Bluegills: Biology and Behavior

6: Reproduction


The age at which bluegills mature varies depending on latitude, food resources, predation pressure (including angling), and competition. The optimal reproductive age of any teleost depends only on natural mortality and growth rate.617 Bluegills start to breed at age-4 (females) and 7 (males), or longer than 160 mm TL, in Lake Opinicon,618 but commonly at age-1 and 75–125 mm TL for both sexes in the southeastern United States,619 although breeding occurs at larger size and greater age in unfished waters (see Chapter 8). Bluegills at Par Pond, South Carolina, for example, mature at 75–215 mm TL (ages 3–4), or 1–2 years later and ~80 mm TL larger than those at comparable latitude where angling is permitted.620 Alabama bluegills can spawn at 4 months and 28–56 g, although most activity is seen at 1 year.621 Michigan bluegills spawned at age-1 in ponds with sufficient food and little competition.622 Utah bluegills mature at about age-4 under conditions of low predation.623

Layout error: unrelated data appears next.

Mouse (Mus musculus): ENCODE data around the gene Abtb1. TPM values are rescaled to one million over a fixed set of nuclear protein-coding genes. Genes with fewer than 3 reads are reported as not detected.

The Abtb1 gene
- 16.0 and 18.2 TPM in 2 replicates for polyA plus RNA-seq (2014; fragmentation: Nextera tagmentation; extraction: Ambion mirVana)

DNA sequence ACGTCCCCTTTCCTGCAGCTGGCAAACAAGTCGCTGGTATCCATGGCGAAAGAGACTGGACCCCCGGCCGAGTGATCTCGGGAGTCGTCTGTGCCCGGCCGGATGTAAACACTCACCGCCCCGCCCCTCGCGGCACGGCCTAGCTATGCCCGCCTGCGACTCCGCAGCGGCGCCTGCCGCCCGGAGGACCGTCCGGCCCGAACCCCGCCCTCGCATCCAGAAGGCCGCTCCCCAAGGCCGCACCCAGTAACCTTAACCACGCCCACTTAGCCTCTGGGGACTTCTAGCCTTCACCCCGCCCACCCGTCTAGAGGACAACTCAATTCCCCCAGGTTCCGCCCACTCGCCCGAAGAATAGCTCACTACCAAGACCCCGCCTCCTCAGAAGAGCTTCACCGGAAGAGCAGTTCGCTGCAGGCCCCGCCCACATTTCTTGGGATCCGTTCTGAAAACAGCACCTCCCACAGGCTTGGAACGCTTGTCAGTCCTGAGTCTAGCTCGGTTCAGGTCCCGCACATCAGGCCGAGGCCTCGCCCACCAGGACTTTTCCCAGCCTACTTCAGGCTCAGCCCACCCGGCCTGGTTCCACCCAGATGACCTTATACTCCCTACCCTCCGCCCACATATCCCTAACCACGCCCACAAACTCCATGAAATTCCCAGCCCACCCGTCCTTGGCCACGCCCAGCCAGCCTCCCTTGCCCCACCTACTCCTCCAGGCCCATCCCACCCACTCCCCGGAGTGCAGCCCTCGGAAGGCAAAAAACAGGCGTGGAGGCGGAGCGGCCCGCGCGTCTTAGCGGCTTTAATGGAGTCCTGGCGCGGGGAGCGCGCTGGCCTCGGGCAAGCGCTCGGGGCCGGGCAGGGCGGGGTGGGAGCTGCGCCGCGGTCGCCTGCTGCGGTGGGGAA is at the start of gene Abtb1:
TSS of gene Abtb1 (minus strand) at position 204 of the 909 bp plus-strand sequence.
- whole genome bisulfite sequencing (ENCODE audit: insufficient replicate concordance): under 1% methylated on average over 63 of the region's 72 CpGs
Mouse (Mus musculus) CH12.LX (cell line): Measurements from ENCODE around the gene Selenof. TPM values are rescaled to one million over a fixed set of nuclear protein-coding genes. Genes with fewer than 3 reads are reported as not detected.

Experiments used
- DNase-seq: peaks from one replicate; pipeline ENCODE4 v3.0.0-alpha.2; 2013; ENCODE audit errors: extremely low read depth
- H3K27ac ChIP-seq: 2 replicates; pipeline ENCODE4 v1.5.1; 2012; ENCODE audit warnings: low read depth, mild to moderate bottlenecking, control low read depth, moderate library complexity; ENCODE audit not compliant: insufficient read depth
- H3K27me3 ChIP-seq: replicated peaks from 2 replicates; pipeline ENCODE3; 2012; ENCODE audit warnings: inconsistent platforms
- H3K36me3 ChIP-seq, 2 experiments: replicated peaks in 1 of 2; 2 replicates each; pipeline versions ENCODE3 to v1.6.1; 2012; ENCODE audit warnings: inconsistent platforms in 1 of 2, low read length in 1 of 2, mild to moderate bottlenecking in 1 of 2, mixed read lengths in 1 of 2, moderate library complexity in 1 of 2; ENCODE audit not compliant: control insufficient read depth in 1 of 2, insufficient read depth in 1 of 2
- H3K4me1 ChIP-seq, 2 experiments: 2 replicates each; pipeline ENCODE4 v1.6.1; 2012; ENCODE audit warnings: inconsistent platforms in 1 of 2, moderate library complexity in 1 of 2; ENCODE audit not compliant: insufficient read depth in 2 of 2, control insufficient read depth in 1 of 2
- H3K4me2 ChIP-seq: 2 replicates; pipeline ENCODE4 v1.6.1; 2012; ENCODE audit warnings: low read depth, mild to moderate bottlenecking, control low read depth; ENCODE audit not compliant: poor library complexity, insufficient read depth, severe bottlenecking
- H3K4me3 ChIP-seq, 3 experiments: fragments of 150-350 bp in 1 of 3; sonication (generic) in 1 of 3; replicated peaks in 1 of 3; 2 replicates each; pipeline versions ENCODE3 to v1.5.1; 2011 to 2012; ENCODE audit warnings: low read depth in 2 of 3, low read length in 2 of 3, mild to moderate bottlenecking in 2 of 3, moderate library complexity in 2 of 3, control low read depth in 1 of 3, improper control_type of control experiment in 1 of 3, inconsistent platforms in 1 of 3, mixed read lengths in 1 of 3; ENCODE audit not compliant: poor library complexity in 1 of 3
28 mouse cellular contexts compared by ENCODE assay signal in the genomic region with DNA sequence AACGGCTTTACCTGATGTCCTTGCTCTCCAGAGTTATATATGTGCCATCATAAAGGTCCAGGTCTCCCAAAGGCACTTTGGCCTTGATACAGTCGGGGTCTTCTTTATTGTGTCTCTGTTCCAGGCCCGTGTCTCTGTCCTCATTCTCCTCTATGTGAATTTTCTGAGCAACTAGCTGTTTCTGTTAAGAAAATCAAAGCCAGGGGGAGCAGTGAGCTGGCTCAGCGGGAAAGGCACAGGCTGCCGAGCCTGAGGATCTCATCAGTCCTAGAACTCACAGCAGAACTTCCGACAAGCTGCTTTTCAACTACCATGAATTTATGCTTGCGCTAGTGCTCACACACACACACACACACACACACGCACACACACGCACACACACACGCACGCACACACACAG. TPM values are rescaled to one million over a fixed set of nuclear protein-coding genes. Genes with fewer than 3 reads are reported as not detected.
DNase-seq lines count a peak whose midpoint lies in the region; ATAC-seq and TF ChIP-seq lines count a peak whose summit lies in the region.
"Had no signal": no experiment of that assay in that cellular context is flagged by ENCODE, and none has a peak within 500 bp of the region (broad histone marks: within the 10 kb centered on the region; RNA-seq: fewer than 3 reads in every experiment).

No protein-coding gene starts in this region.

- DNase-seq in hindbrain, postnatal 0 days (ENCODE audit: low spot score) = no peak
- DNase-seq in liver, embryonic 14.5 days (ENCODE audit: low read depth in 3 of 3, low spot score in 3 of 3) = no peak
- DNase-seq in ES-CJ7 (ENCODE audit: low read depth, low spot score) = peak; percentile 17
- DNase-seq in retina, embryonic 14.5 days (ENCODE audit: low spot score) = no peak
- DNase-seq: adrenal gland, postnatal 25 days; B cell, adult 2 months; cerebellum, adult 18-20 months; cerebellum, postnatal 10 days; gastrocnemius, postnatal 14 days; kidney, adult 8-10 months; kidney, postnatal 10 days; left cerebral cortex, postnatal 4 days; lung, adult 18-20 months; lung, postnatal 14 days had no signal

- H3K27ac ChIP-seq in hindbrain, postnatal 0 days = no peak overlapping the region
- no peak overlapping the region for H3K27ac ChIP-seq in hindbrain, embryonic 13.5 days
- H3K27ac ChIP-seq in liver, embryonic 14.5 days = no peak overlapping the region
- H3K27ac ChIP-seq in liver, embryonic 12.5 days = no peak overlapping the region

Maturity can also be delayed until ages 3–4 and 180–200 mm TL in southern populations experiencing a history of intensive predation.624 Delayed maturation is thought to enhance fitness by increasing mating success of males and the fecundity of females.625 Fishes demonstrate indeterminate growth, and fecundity is related to body size.626 Female bluegills in South Carolina can be 40 × more fecund at age-3 than at age-1.627 A territorial male that is 6% larger than its cohorts can produce 50% more fry.628 Stunting is common in the absence of effective predators (Chapter 8), and there would be little to gain from delaying reproduction.629 Mortality rates might remain the same, and the increased fecundity that comes with large size would not alleviate growth suppression.